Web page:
This is a controversy should have never developed into a what it is, along with the New England Patriots being accused of deflating footballs to gain an advantage.

In the end, it’s on Marshawn Lynch to help himself conquer his fear of public speaking.

No one is going to fix it for him, unless he’s willing to do so himself.

Talent Is Not A Number

When the sun comes out, it always shine on Wartburg's Old Main.
When the sun comes out, it always shine on Wartburg’s Old Main.

One of the things I always look forward to is heading back to my alma mater, Wartburg College, to take part in Scholarship Day. The campus holds three of these days between November and February. High school seniors and juniors come to Wartburg to participate in several events and do interviews. The interviews are based on several factors such as activities in and outside of school, leadership, faith, and service, among others.

Lately, there have been criticism about the new generation of young adults (no, I’m not talking about you, Millennials, you’re safe for now) and how they behave, talk, and if they have any drive to be successful.

I interviewed eight students on Sunday that were diverse and different. A faculty/staff member, a current student, and an alumni made up the interview teams, and each interview was held in classrooms throughout the campus.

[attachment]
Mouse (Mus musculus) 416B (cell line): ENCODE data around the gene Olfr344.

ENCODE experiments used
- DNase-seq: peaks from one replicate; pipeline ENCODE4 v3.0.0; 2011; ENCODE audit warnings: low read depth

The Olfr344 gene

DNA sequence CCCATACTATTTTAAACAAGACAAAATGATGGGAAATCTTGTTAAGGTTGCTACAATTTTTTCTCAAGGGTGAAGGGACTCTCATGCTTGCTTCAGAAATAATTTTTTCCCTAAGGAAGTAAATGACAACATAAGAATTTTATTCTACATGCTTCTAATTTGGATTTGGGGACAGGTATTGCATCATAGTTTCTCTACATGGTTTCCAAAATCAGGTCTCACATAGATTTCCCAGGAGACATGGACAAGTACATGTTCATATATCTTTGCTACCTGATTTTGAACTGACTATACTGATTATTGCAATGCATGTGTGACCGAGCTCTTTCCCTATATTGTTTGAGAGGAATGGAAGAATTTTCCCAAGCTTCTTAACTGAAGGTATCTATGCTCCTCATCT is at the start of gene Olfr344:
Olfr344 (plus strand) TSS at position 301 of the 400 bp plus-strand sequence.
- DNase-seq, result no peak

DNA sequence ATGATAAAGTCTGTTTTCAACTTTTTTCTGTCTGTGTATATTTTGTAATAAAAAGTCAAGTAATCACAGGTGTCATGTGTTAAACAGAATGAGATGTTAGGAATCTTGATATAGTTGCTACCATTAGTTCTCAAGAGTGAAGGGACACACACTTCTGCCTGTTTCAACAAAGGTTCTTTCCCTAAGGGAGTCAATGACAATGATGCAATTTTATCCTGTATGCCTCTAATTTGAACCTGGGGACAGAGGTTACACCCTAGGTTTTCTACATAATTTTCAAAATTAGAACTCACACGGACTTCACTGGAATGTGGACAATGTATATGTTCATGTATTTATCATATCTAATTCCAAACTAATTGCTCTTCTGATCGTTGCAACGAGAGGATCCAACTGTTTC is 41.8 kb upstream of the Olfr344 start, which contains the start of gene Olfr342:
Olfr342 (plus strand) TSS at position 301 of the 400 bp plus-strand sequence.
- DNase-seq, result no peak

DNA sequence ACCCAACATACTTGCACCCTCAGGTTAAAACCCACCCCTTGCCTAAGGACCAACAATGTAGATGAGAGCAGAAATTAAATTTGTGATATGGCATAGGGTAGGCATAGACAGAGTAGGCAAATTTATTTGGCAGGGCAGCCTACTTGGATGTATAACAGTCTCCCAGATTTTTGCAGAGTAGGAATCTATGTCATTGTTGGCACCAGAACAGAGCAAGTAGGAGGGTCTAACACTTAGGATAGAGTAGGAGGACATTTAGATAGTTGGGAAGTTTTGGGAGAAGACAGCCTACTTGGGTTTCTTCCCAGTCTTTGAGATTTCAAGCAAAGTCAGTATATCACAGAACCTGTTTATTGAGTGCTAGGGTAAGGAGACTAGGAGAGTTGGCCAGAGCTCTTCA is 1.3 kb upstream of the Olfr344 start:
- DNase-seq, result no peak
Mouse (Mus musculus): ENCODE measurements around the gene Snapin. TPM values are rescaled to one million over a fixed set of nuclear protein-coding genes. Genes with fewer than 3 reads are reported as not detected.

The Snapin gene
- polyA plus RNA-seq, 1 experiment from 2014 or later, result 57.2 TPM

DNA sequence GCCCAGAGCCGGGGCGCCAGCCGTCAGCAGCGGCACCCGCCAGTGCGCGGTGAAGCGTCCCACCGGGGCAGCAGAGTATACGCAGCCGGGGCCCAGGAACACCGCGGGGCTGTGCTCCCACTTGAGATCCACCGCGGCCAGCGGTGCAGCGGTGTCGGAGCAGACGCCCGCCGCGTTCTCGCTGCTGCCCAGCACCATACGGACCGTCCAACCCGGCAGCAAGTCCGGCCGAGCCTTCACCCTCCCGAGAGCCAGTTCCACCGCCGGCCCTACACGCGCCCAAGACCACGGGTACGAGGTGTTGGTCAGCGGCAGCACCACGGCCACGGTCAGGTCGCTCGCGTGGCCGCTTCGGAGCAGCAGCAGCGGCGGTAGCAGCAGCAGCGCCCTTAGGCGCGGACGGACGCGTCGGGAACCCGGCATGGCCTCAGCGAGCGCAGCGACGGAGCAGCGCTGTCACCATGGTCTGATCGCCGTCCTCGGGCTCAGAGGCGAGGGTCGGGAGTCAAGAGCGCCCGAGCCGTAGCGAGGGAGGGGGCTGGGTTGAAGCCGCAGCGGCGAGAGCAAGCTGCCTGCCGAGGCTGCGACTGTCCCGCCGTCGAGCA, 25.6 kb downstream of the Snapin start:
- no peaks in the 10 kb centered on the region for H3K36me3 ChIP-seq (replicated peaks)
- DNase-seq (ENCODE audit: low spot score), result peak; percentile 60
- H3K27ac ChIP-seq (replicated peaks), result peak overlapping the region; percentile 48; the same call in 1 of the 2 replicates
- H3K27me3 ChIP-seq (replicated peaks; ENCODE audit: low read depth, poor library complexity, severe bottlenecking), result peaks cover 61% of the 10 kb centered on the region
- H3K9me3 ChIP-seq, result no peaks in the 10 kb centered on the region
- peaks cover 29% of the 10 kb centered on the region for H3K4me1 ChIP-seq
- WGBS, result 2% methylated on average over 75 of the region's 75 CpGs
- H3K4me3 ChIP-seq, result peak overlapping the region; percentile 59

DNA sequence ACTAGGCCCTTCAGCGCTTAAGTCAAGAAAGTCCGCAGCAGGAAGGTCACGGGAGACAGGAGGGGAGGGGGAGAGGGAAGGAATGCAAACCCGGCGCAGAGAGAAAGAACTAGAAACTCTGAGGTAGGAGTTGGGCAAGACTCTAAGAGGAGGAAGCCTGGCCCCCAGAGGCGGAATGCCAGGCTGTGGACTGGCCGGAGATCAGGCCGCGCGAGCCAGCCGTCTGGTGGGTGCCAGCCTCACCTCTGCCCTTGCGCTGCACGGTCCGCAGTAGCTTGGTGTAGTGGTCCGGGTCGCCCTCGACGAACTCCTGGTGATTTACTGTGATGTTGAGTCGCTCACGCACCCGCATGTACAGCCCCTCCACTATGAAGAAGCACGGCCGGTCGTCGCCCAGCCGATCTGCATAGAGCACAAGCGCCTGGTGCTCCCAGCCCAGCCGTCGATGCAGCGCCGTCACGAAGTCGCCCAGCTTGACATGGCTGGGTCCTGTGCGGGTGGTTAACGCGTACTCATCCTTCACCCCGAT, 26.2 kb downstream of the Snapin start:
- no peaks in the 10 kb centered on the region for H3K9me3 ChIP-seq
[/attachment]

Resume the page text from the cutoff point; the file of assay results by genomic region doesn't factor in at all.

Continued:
Hopefully this post will help erase some doubts about the newer generation that are walking into the halls of high school and college.

One student from Colorado described how she, at age 10, and her mother created a foundation to host birthday parties for kids who never had a birthday party. A student from southeast Iowa went to the Iowa State Capitol and advocated to the governor to consider moving the start of the school year to after Labor Day, because students who are in 4-H are involved in farm programs and shows at the Iowa State Fair and it’s an educational opportunity for those students who are considering going into the agriculture industry.

If you don't think that the Iowa State Fair is going to be huge issue when it comes to the start of the school year this legislative session, then you've eaten way too many corn dogs. (Iowa Public Radio)
If you don’t think that the Iowa State Fair is going to be huge issue when it comes to the start of the school year this legislative session, then you’ve eaten way too many corn dogs. (Iowa Public Radio)